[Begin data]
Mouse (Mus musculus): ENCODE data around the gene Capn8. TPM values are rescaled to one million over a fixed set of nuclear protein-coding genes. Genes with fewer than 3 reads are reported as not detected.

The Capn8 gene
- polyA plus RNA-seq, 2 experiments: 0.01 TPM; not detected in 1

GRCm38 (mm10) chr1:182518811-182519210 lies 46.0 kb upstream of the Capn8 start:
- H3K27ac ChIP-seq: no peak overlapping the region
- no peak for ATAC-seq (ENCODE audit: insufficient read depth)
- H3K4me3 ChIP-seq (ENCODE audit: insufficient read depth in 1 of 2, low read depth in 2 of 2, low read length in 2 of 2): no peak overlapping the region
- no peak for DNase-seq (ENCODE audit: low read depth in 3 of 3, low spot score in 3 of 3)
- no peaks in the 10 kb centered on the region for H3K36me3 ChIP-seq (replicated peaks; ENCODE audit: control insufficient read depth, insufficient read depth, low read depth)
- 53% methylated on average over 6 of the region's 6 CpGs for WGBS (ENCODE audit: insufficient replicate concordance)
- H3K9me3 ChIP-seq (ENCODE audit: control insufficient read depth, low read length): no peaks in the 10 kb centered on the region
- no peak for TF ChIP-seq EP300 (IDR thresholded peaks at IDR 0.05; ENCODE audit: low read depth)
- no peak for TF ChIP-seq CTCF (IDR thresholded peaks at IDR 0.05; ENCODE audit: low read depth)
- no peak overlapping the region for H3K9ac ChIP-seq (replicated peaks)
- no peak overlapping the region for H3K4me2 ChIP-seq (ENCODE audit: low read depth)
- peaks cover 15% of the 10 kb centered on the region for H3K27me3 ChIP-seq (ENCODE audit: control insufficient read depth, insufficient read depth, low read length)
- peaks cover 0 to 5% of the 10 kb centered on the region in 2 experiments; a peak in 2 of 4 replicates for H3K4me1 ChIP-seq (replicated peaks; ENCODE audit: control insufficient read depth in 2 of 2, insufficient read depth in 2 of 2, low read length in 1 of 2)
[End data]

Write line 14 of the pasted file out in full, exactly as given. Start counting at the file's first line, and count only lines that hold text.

- no peak overlapping the region for H3K9ac ChIP-seq (replicated peaks)